Laura Bliss is a staff writer at CityLab, covering transportation, infrastructure, and the environment. She also authors MapLab, a biweekly newsletter about maps that reveal and shape urban spaces (subscribe here). Her work has appeared in the New York Times, The Atlantic, Los Angeles, GOOD, L.A. Review of Books, and beyond.
A short documentary gets viewers up to speed on the system’s overnight transformation.
Not long ago, Houston’s bus service befit a version of the city out of the 1950s. Despite decades of decentralized urban growth, most bus lines still zig-zagged into one small section of the downtown core, where only 25 percent of the region’s jobs are located. Route redundancies were rampant. And despite the all-day transit needs of university students and low-income riders, frequent service (meaning buses arriving every 15 minutes or faster) was mostly limited to weekday rush hours.
But as a new short documentary from Streetfilms recounts, one Sunday morning in August 2015, Houstonians awoke to a completely re-envisioned system—the first that the Metropolitan Transit Agency had undertaken in four decades. A less redundant, more grid-like network of routes “vastly expanded the reach of frequent service” and offered all-day, all-week service on several key lines, according to Human Transit’s Jarrett Walker, who worked with the city as a consultant on the redesign. Houston Metro was able to transform the system largely by trimming and tightening unnecessary routes, with no significant additional costs. The original before-and-after network maps are fairly breath-taking:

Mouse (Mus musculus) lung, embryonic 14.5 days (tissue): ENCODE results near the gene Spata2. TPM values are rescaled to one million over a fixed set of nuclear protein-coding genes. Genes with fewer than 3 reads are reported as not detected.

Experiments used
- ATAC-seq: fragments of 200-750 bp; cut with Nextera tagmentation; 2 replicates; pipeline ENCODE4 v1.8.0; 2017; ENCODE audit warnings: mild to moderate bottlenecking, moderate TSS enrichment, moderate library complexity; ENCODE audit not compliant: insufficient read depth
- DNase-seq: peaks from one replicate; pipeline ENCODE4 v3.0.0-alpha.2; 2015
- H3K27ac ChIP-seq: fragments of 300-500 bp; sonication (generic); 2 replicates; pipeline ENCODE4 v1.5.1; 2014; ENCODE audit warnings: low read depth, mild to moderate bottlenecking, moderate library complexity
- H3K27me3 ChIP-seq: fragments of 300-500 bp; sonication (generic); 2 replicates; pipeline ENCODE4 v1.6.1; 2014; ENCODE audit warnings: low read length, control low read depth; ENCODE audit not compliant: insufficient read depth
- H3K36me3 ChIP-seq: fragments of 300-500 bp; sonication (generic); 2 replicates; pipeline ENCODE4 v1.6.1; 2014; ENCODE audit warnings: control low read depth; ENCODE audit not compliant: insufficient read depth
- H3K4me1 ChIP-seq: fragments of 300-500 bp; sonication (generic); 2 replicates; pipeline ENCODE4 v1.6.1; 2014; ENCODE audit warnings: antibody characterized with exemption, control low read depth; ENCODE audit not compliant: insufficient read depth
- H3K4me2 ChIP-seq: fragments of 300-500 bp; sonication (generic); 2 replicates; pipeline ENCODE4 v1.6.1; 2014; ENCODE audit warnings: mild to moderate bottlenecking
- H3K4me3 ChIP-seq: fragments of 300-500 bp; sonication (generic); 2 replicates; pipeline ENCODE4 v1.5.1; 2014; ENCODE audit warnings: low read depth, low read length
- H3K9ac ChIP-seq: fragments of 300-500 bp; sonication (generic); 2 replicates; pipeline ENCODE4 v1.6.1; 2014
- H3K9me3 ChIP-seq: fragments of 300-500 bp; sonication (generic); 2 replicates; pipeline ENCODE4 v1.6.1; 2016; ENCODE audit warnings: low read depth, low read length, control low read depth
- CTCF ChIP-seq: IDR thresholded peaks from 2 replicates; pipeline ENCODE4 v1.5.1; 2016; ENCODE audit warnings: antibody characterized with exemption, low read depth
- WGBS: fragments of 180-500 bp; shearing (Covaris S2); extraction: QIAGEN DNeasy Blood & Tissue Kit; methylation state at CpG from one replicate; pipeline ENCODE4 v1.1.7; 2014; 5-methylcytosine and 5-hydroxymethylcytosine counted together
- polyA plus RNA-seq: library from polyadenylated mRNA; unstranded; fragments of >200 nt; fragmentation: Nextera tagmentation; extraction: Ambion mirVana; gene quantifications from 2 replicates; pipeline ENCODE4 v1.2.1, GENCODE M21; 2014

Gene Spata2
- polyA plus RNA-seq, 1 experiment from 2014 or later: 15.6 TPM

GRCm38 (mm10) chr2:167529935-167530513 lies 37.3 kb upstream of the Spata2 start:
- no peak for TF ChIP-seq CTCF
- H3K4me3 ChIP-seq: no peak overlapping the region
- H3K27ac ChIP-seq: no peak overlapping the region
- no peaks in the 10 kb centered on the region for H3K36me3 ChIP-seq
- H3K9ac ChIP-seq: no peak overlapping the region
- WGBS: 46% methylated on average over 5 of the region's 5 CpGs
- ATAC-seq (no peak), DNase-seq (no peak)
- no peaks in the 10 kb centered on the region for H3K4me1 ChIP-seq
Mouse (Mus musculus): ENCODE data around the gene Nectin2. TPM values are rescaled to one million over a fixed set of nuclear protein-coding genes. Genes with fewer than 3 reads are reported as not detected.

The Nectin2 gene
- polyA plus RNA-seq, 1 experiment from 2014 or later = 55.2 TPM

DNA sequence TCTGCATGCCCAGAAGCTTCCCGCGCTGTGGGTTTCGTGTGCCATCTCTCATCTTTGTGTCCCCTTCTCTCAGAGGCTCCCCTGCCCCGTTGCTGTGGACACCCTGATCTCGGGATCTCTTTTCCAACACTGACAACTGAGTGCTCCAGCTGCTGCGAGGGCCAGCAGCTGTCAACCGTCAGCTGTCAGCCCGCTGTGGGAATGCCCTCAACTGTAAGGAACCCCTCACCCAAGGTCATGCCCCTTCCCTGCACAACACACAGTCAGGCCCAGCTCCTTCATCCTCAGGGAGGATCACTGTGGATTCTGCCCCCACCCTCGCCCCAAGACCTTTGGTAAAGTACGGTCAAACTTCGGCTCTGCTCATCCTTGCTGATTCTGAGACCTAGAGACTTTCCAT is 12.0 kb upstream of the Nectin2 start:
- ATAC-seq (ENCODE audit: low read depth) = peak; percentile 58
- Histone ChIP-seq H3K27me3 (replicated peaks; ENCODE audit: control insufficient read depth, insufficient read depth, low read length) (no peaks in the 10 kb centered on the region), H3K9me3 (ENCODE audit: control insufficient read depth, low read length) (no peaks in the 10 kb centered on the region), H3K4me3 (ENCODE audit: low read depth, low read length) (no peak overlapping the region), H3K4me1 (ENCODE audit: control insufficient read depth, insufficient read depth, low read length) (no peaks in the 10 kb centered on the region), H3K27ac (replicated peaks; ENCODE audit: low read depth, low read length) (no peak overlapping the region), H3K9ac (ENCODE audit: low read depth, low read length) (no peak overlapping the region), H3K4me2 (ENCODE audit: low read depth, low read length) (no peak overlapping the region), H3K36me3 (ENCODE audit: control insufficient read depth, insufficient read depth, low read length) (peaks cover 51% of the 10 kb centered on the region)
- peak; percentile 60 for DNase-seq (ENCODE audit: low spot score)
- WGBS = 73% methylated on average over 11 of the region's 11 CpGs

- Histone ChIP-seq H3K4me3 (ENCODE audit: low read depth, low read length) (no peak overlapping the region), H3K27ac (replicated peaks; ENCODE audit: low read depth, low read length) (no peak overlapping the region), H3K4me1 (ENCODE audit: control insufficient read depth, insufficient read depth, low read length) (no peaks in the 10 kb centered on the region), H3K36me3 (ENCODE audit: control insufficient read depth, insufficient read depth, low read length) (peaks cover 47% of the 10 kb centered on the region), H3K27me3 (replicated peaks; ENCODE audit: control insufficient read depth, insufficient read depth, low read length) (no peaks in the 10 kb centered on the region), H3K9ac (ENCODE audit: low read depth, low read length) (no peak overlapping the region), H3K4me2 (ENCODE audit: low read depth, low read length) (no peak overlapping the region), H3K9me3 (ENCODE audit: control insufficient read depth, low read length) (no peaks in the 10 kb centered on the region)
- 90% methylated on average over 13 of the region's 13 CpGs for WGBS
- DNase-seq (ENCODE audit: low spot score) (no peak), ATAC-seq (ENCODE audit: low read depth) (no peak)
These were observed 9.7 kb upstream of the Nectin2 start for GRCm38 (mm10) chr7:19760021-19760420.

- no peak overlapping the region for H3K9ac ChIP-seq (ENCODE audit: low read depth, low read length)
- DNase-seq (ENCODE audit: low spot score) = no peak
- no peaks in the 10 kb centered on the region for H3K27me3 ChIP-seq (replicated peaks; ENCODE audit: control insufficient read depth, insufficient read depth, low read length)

One fact the film excludes about the city’s huge overhaul is that, inevitably, not all Houstonians were or are supporters. Because transit officials focused on cutting redundant bus service with low ridership to open up capacity for heavier-use lines, some riders saw their walks to the bus stop get a little longer. “[W]hy take away what people are doing now that's working fine?" one frustrated rider wondered to the Houston Chronicle in August.
But so far the data suggest that the changes, even with their pain points, were worth it. “The early results are looking really good,” Christof Spieler, secretary of the board at Houston Metro, tells Streetfilms. Weekend ridership leapt up virtually immediately, as did numbers on Houston’s light rail system thanks to more complementary bus routes. By the third month of service, local ridership was up 8 percent. And transit experts believe that more people are poised to discover the new system as the months and years roll on, bumping up ridership more over time.
“Every city should do a ‘system reimagining’ of their bus network,” writes Streetfilms. And some are: L.A., with the second-largest bus fleet in North America, is considering following Houston’s lead.